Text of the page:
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It got a fairly good review from John O'Connor in the Times. They took an ad, PBS channel thirteen took an ad. It was a Saturday night in July, not exactly the best time of the year. They took an ad and the union took an ad, too. But before we showed it on t.v. we had a preview at the union. I invited lots of people to come to it, and it was very moving. It's a good thing to see -- it's really good.

The other things that we did -- now this was pretty much historic, doing a one hour documentary. [Telephone rings, tape stops and starts.] The other things that we did, one other thing that I'll just mention in passing because it was unusual, was that we decided that we would produce records. We did two records that we produced. One was an original cast album of Take Care. The second was “Ossie and Ruby and Bread and Roses.” That is, Ossie and Ruby put together a number of the things that they were doing in the hospitals, and other things, and Ossie wrote a tie for everything, linking it to Bread and Roses and the struggle of working people. It's a very nice record, a very good record. On the cover flap, on the other side, he wrote about “My twenty-five years with 1199.” Now these things were obviously valuable union things. We made them available to members like at a buck or two bucks.

Just to send them out to unions was a very important kind of thing. It's a good promotion thing. The endowments liked the idea that we were doing it. I'll come back to that after I discuss Images of Labor. As some of the things came out, particularly as books and posters came out, I began to think about the possibility of going in to direct mail. You know, we were very limited in our ability to move these things around. It was my feeling that there was a void in labor with this type of material, that we were the only ones around who could give it. Therefore if we could find a way of going in to direct mail with these materials, it would be a very very valuable thing. We didn't think of it as a fund raising thing. We thought of it mainly as a dissemination kind of thing. I began to talk to people at the National Endowment for the Humanities about it. At every stage I was told, “We don't do it. It's not done by the NEH. NEH has never disseminated materials.” [Telephone rings, tape stops and starts]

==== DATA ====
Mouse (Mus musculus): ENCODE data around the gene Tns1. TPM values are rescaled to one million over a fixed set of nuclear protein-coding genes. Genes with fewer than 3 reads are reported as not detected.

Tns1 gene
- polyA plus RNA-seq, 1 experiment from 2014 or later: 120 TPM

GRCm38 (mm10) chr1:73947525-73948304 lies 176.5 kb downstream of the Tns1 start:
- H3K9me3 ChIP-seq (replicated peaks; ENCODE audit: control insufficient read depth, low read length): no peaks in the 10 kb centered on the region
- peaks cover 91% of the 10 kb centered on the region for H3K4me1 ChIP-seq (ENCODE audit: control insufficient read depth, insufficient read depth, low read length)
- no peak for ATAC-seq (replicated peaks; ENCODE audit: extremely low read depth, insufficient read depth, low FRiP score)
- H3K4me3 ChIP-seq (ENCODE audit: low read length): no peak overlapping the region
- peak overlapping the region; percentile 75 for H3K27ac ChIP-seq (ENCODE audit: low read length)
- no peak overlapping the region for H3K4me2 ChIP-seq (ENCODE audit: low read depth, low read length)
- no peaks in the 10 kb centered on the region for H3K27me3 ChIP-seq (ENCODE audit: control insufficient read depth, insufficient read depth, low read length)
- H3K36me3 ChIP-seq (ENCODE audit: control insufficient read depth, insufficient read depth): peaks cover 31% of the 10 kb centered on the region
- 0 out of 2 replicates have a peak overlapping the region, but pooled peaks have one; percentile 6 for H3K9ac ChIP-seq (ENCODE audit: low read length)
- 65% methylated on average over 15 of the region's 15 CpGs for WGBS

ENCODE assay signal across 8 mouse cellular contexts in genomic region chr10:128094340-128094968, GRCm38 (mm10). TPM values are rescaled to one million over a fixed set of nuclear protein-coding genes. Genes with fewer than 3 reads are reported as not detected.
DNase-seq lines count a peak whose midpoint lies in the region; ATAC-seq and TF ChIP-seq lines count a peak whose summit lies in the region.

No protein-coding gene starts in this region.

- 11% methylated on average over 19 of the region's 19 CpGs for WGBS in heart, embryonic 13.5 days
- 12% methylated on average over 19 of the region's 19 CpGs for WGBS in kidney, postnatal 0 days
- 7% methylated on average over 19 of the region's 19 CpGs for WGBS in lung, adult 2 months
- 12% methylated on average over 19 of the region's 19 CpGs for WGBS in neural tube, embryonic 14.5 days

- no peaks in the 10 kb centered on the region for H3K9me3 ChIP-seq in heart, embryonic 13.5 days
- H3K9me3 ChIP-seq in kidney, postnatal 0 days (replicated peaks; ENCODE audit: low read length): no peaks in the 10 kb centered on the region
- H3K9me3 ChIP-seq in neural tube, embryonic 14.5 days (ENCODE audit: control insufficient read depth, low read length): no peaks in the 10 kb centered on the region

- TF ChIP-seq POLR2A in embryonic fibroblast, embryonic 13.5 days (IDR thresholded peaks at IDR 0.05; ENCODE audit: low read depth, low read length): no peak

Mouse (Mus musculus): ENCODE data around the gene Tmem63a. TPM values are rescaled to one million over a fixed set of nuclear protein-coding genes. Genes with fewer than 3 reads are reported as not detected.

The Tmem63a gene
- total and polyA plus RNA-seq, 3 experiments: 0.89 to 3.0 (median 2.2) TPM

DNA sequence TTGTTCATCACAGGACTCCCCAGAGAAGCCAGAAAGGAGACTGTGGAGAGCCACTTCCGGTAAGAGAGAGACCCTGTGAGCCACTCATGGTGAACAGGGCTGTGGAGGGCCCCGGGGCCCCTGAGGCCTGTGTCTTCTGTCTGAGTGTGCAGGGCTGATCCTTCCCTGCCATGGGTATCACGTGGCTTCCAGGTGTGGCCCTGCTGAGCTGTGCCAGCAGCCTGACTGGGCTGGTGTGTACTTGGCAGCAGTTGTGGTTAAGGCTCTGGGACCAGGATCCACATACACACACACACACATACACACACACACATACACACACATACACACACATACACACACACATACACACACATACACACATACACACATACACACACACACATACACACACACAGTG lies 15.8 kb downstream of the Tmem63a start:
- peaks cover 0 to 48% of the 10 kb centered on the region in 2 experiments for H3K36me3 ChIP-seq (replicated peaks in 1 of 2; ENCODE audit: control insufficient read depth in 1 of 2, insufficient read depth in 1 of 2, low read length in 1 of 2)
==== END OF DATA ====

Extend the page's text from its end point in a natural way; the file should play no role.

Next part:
Maybe I should deal with Images of Labor first, because that's an important thing that gives a shot to the direct mail thing. The idea of doing Images of Labor goes back a long time. It was an idea that I had discussed with Stanley Glaubach, who was our art director, way way back. He died in the early 1970s, in the 1970s. He was a genius. [Telephone rings, tape stops and starts] I used to receive in the mail things from the Container Corporation of America. No, I used to see

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